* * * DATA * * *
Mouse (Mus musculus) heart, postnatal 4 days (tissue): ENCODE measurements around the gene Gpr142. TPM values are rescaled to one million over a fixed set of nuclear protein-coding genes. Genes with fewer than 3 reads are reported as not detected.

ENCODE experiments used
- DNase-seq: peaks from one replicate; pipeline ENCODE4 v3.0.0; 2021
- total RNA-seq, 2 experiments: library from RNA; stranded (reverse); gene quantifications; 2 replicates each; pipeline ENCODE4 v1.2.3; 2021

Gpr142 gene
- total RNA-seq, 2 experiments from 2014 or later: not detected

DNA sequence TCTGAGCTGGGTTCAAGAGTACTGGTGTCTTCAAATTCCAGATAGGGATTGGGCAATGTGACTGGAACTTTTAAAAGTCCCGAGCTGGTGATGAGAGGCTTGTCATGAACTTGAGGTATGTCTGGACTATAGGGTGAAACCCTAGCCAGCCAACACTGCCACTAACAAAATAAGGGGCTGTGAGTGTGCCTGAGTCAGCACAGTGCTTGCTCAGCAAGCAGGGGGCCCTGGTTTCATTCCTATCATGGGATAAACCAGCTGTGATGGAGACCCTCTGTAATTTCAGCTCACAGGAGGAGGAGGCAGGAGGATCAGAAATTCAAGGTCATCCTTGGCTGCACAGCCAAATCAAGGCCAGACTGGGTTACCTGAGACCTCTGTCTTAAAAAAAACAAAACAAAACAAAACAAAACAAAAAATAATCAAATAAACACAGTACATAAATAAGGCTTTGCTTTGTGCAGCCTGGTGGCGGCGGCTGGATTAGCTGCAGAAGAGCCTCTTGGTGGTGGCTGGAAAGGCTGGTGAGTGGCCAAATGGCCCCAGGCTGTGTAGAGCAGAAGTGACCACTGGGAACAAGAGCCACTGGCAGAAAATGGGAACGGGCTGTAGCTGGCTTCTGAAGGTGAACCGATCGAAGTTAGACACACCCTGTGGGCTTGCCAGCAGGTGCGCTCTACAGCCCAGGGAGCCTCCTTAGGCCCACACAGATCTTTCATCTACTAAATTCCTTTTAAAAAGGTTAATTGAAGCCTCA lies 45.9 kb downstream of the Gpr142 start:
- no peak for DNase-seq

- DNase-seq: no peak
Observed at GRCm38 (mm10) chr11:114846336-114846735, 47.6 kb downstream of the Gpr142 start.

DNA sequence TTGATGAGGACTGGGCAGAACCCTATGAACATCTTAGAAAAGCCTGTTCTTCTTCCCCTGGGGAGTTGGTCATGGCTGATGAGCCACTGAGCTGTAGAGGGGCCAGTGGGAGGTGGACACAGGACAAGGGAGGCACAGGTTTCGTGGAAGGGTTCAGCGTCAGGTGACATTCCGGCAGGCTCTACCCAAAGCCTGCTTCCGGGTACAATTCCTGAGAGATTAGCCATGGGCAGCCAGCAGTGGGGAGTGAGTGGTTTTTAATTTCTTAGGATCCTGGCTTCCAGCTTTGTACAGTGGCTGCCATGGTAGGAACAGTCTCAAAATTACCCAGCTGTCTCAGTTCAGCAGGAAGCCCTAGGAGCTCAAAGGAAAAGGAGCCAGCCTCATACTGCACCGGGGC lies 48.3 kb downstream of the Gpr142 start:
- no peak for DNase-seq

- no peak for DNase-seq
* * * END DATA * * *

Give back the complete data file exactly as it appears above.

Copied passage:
Mouse (Mus musculus) heart, postnatal 4 days (tissue): ENCODE measurements around the gene Gpr142. TPM values are rescaled to one million over a fixed set of nuclear protein-coding genes. Genes with fewer than 3 reads are reported as not detected.

ENCODE experiments used
- DNase-seq: peaks from one replicate; pipeline ENCODE4 v3.0.0; 2021
- total RNA-seq, 2 experiments: library from RNA; stranded (reverse); gene quantifications; 2 replicates each; pipeline ENCODE4 v1.2.3; 2021

Gpr142 gene
- total RNA-seq, 2 experiments from 2014 or later: not detected

DNA sequence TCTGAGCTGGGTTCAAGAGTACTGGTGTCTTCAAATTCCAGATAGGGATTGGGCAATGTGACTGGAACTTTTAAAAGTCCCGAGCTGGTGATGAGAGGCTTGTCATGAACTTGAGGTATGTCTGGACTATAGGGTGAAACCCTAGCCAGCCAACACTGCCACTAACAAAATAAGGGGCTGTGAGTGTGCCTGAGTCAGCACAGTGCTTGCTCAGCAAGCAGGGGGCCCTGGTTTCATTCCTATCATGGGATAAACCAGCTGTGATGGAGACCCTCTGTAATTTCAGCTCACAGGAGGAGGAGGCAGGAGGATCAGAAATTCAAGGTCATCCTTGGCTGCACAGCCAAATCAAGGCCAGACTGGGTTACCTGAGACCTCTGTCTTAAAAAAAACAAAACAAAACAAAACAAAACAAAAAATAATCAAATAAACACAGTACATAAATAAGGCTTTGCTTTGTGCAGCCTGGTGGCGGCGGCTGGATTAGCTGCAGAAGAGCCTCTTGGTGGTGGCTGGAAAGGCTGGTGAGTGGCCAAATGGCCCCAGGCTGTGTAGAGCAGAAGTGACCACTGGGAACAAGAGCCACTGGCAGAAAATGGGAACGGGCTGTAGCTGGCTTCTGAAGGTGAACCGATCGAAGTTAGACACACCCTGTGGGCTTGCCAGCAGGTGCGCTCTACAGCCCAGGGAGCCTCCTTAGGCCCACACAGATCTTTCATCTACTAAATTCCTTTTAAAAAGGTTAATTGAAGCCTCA lies 45.9 kb downstream of the Gpr142 start:
- no peak for DNase-seq

- DNase-seq: no peak
Observed at GRCm38 (mm10) chr11:114846336-114846735, 47.6 kb downstream of the Gpr142 start.

DNA sequence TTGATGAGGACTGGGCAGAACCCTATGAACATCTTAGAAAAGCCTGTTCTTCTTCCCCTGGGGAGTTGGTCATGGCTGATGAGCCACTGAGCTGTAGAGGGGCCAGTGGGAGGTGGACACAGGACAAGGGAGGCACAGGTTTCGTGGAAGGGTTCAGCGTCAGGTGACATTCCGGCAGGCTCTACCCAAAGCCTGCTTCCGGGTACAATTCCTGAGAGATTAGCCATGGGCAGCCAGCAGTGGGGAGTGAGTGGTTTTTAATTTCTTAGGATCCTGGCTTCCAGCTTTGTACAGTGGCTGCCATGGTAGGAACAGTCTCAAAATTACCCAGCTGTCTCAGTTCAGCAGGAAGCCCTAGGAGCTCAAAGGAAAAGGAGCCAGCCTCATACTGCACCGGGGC lies 48.3 kb downstream of the Gpr142 start:
- no peak for DNase-seq

- no peak for DNase-seq